Saturday, January 28, 2012

Underwater Moonlight (1980)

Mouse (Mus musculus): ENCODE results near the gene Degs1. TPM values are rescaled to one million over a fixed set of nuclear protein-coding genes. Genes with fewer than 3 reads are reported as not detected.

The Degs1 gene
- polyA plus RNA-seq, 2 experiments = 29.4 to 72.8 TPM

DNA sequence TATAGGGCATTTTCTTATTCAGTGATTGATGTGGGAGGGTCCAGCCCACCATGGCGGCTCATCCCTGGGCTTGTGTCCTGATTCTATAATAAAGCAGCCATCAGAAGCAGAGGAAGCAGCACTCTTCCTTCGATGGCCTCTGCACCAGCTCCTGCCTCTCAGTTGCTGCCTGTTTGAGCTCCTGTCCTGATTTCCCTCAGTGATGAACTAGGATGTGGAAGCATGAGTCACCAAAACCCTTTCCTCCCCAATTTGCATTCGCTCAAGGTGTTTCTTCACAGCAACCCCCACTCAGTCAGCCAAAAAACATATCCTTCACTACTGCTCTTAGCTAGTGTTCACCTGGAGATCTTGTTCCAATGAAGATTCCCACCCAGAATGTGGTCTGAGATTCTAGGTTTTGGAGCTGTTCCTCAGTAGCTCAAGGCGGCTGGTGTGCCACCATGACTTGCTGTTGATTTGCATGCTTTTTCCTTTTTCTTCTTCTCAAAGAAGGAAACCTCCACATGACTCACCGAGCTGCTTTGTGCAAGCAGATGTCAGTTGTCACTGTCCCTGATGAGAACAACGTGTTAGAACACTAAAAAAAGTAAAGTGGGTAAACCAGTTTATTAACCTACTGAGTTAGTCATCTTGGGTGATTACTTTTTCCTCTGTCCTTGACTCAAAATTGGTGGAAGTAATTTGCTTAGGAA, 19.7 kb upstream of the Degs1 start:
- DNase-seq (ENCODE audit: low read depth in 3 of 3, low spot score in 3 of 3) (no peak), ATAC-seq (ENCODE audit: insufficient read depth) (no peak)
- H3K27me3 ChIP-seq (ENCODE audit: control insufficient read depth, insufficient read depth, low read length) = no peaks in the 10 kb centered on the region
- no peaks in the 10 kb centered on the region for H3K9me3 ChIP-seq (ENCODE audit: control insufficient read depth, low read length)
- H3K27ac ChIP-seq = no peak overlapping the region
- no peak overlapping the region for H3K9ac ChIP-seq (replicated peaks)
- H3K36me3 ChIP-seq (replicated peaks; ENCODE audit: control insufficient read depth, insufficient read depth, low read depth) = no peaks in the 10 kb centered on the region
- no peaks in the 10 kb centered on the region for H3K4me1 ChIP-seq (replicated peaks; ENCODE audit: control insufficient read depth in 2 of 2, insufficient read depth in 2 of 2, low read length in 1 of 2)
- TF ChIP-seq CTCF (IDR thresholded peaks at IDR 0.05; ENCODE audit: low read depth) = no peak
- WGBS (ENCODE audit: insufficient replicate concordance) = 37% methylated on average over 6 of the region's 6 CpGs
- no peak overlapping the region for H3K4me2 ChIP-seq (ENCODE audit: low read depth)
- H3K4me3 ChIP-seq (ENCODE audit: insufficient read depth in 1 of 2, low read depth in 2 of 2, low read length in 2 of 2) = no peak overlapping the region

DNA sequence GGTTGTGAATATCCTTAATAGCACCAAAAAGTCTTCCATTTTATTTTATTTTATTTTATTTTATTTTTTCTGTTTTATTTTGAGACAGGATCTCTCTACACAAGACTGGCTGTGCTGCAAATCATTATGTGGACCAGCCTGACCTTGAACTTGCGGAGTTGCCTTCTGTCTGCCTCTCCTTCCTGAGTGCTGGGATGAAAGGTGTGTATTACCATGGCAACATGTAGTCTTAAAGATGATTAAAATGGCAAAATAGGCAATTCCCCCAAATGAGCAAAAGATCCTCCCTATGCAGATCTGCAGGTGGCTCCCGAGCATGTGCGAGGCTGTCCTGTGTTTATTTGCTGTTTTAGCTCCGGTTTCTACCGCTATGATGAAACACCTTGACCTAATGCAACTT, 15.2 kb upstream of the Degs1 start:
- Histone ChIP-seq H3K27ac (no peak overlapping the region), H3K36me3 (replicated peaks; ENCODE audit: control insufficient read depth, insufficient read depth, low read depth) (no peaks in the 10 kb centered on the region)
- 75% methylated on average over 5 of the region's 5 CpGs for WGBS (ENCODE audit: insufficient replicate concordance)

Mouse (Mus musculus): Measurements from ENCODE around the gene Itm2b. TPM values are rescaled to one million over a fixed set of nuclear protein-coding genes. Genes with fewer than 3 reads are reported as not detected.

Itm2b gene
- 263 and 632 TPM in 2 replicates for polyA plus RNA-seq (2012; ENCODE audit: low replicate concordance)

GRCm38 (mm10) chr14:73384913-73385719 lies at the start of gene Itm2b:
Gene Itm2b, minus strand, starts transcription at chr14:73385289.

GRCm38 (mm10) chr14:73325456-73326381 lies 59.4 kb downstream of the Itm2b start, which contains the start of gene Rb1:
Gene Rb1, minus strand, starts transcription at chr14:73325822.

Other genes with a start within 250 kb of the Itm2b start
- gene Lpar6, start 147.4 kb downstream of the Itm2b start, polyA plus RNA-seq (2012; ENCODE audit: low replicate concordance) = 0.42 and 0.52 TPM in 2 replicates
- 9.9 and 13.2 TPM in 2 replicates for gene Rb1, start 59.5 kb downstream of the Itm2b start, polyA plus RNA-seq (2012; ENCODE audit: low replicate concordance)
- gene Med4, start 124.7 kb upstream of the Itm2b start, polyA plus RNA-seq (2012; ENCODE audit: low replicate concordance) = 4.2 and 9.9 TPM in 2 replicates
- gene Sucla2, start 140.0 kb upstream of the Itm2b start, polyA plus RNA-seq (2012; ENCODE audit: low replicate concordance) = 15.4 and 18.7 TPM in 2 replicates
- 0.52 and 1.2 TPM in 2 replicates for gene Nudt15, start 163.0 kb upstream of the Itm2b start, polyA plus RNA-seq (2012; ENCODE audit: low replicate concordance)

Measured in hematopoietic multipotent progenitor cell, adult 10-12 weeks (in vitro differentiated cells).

The second album by the Soft Boys was pure revelation when I finally caught up with it, a few years after Robyn Hitchcock was fully embarked on his solo career, with and without the Egyptians. Already Hitchcock's trademark wry European surrealism cross-pollinated with New Wave sonics is fully on display: "You've been laying eggs under my skin / Now they're hatching out under my chin / Now there's tiny insects showing through / And all them tiny insects look like you," he casually tosses off on "Kingdom of Love." The album opener, "I Wanna Destroy You" is an ostensible anti-war sentiment that sets out to flatten you with all its might. The expressions of love, as on "I Got the Hots" or "Insanely Jealous" (which reports jealousy of, among other things, the people that you see, the people that aren't me, the places that you go, the people that you know, the hairs upon your back, the spiders in your path) are just barely this side of unhinged. The context, the primary feature, and the raison d'etre all through is crunchy, pile-driving, Brit-derived rock 'n' roll at full propulsion, the sound of guitar strings snapping on open chords played hard, with Hitchcock's adenoidal boarding-school twit vocals riding the top with variously sweet melodies. The original vinyl LP was nearly perfect, one to flip over and over and over. Some 20 years later came a reissue with seven or eight extras (one, a cover of Syd Barrett's "Vegetable Man," had previously appeared on some of the LP editions) and a whole second disc of live performance/rehearsals from the time, known as ...And How it Got There. I'm rarely one to complain about excesses of the things I like, but the reissue has never hit me with the same force as the original, which just means, I suppose, that I need to learn how to apportion my things more carefully. Because actually, taken on a case by case basis, a number of the added tracks are among those I enjoyed most in revisiting the album recently: "Strange," with its eerie and beautiful harmonies and spare arrangement, "Where Are the Prawns?," which rocks a good deal, and "Black Snake Diamond Rock," which also rocks a good deal (and is not to be confused with an early solo album, Black Snake Diamond Röle). This is good stuff, bringing interesting variety to an already impressive set. But the original 10 remain as fresh and weird and potent as the day I first heard them, raving up at will and putting themselves across effortlessly.

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